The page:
Hector and the Search for Happiness

6.91 h 54 min2014X-RayR
Hector, played by Simon Pegg, is an eccentric London psychiatrist in crisis. His life seems to be going nowhere while his patients just aren't getting any better. One day, he breaks out of his sheltered life to go on a global quest to discover the meaning of happiness - a thrilling, dangerous, and hysterical journey as he tries to answer the ultimate question: does true happiness actually exist?
Peter Chelsom
Simon PeggRosamund PikeToni Collette
English [CC]
Audio languages
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Supporting actors
Christopher PlummerJean Reno
Judy TossellKlaus DohleChristine HaeblerTrish DolmanPhil HuntCompton RossChristian Angermayer
Relativity Media
R (Restricted)
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Prime Video (streaming online video)
Available to watch on supported devices


4.5 out of 5 stars

1398 global ratings

  1. 73% of reviews have 5 stars
  2. 15% of reviews have 4 stars
  3. 5% of reviews have 3 stars
  4. 2% of reviews have 2 stars
  5. 5% of reviews have 1 stars
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Top reviews from the United States

Tom MadisonReviewed in the United States on June 13, 2021
5.0 out of 5 stars
Happiness Is Keeping Things in Perspective
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Watching this film reminded me of the time I went to work for an interior design firm, right after having come off a three-month bare-bones trip through Central America (outfitted Indiana Jones-style, much like Hector is on his journey). It's true that some of the friendliest and happiest people I met during those travels were living with a severe lack of material comforts. Real joy seemed to flow from the connection of family and friends helping, respecting and honoring one another. Then I returned to the U.S., only to find myself catering to shallow impatient folks of considerable financial means (comparatively speaking) who could burst into tears and/or fits of rage if the particular shade of their wall color wasn't exactly as they had hoped for. Obviously there was much more underlying their HGTV-inspired psychodramas than the "crisis" of a questionable design choice. ("Transference" I think they call it?) Psychiatric consultation -- for both client and staff -- might've proved helpful, but as we had no "Hector" in our employ, this sense of privilege and entitlement reigned unfettered and I wouldn't remain long on that job. It really is a big disconnect to see people who have every creature comfort in the world -- for which they should be truly grateful -- find ever more creative ways to focus on being miserable, angry and joyless; as evidenced here in one sad homophobic reviewer's accusation of the film's "liberal social engineering." (Ha!) The insignificant little side note to which he makes reference -- Michael coming out to Hector -- must take up all of 20 seconds, if that . . . and, uh yeah, blink and you'll likely miss it! But how telling is it that there's not one whimper of "moral outrage" from our scandalized reviewer over the significant storyline involving a Chinese prostitute and Hector's attempt at cheating on his girlfriend with her! But watch someone do nothing more than TELL someone else they're gay and it's "Whoa! What an outrage! Stop the film!" Apparently this self-serving freedom to cherry-pick what's acceptably sinful is a hallmark of right-wing conservative propaganda. Lie, steal and cheat on your spouse? Hey, no problem! (Looking at you, #45.) However, loving someone of the same gender gets these emotionally fragile pseudo-moralists' panties in a twist. So what is it about our angry sad-sack culture that causes a person to take in all the varied elements of a two-hour film designed to make you think about the meaning of happiness, only to decide to get all agitated and unhappy by focusing on the one miniscule 20-second scene that doesn't fit within their narrow view of the world? Obviously there will be folks like that for whom the message of this film (and life) will continue to fly right over their heads, and they'll remain all the sadder and unhappier for it. But for the rest of us willing to throw off the myopic blinders of entitlement grousing, we can continue to learn how to celebrate one another and the bounty we share -- in all its glorious diversity -- and then, perhaps, discover happiness in the pursuit and embrace of such expansive awareness.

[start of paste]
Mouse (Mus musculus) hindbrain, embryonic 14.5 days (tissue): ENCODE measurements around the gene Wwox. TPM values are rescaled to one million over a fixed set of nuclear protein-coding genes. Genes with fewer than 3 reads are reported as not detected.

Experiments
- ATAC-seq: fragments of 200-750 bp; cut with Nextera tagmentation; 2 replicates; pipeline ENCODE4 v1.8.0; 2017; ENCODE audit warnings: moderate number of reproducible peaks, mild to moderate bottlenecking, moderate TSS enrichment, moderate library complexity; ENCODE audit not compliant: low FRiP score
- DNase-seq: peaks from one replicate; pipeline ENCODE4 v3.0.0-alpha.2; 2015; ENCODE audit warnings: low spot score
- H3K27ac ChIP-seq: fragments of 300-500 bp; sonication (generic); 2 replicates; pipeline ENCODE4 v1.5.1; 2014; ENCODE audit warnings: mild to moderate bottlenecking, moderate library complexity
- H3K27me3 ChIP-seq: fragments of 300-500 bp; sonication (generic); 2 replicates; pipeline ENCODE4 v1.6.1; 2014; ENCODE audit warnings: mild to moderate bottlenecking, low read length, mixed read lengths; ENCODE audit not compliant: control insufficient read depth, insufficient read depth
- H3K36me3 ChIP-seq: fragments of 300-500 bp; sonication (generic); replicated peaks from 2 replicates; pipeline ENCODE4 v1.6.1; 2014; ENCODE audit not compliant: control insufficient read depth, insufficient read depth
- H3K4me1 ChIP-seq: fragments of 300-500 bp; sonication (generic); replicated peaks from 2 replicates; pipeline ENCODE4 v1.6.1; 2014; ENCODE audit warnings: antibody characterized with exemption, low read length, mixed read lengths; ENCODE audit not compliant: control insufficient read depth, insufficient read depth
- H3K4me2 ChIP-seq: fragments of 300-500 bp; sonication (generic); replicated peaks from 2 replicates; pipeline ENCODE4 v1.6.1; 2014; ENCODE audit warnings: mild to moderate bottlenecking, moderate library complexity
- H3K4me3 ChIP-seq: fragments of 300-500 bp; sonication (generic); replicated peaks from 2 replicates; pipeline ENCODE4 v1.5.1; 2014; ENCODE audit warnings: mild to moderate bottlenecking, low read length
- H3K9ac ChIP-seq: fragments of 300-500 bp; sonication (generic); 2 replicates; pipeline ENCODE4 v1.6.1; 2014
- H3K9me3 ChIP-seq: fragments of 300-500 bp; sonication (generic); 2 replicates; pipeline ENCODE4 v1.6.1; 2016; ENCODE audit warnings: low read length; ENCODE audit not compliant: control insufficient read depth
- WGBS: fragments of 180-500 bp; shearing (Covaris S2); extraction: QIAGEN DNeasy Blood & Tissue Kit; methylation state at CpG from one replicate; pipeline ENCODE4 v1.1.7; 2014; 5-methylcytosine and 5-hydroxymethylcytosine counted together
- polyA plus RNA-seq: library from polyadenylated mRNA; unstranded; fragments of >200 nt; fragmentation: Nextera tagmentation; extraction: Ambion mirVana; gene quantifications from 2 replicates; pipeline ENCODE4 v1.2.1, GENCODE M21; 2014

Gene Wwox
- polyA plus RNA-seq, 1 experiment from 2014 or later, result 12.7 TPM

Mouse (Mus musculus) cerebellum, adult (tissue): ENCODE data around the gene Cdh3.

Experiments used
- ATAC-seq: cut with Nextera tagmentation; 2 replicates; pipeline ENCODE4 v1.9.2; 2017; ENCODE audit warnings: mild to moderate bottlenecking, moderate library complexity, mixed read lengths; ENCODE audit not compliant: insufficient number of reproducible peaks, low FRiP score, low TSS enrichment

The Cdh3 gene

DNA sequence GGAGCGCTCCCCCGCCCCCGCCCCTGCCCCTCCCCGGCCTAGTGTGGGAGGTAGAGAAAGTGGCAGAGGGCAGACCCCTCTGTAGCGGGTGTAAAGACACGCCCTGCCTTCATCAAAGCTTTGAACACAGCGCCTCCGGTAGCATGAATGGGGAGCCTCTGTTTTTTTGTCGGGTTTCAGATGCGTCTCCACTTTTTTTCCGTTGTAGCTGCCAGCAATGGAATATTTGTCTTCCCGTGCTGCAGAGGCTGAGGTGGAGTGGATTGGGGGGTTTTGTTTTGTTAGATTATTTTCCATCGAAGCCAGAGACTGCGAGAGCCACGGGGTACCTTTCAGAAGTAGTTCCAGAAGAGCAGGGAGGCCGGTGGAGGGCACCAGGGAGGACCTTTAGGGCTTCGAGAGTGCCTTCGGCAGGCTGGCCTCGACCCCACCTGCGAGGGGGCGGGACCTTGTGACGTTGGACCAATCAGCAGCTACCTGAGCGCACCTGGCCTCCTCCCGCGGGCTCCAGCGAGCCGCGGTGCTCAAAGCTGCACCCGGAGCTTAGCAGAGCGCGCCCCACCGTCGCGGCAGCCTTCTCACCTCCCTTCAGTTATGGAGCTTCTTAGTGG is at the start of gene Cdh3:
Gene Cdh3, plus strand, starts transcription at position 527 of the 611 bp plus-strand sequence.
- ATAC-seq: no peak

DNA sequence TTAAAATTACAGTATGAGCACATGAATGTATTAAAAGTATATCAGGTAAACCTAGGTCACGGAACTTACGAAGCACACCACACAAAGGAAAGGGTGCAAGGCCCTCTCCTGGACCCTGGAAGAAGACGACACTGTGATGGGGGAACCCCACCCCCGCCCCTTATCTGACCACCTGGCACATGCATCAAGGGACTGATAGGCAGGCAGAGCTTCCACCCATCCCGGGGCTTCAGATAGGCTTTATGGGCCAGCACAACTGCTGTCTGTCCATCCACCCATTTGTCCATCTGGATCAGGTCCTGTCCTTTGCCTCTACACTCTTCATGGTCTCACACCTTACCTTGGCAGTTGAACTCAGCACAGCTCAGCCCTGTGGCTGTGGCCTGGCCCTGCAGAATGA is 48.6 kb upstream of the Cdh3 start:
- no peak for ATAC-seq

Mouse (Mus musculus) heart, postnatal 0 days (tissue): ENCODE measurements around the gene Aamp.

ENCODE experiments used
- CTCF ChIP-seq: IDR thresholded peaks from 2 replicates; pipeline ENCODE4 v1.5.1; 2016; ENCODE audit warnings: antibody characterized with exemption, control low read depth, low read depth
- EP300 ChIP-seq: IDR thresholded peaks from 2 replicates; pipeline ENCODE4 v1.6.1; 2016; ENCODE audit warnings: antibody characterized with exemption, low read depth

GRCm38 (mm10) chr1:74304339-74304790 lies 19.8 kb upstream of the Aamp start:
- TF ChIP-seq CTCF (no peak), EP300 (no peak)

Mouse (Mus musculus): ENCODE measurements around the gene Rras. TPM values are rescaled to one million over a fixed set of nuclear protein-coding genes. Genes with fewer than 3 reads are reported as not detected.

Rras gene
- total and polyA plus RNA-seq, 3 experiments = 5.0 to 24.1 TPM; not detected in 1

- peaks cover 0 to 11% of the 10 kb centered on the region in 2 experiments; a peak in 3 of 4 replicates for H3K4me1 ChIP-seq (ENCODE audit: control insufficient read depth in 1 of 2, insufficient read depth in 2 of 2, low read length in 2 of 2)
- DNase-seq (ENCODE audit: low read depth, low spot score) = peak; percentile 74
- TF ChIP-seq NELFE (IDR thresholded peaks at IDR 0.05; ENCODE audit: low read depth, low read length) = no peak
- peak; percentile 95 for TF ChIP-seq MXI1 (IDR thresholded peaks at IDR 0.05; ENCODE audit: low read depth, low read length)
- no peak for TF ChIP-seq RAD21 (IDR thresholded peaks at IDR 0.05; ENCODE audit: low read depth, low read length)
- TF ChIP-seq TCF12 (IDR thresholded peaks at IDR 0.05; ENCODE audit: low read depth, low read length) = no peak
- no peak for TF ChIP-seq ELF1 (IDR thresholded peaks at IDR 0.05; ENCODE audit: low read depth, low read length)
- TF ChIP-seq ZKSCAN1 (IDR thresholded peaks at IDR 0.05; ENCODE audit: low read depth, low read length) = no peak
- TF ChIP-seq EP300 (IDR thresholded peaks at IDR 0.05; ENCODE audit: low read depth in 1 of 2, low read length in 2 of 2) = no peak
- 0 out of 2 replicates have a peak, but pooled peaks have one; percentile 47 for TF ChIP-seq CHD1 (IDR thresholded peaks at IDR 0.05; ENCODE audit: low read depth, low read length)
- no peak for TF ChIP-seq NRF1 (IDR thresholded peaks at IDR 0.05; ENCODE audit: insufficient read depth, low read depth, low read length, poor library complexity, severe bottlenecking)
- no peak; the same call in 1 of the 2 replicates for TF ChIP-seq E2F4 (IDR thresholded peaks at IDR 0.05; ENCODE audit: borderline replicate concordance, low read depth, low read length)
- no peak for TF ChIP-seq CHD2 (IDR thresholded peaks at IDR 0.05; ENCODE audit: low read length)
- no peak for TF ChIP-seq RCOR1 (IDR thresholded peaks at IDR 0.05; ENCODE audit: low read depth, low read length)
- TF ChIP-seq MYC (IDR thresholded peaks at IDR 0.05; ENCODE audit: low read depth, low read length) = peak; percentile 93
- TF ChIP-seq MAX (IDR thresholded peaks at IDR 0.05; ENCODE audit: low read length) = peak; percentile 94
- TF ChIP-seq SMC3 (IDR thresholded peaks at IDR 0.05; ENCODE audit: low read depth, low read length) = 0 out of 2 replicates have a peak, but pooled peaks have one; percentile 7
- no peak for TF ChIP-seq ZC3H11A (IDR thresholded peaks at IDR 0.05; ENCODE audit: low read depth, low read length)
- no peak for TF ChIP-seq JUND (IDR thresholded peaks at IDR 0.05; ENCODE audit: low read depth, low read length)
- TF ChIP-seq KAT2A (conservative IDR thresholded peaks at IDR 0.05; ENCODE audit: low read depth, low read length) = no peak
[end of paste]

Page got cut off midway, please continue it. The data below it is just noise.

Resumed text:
39 people found this helpful
Tina KReviewed in the United States on July 14, 2019
5.0 out of 5 stars
You'll be happier for having watched this film!
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This film has it all - humor, sadness, fear, confusion, lonliness, connection - and above all, love. Simon Pegg expresses the entire gamut of human emotion on his quest to discover what it is that makes people truly happy, somehow making us feel right along with him. Pegg is far more than a comedic genius; he's a serious actor with the chops to take on any role in film today. Spoiler alert: Having once stood with a gun against the back of my skull during an armed robbery, I'll never forget the flood of thoughts and feelings that swept through my mind. In the scene where Hector is about to be executed, Pegg expresses every single feeling I experienced during what I believed to be my final moments of life. He's that good. Don't miss a most enjoyable, entertaining, uplifting film. Get Hector and the Search for Happiness; I promise you'll be noticeably happier when the ending credits roll!
48 people found this helpful
GReviewed in the United States on January 31, 2021
1.0 out of 5 stars
Offensive Premise (SPOILERS!)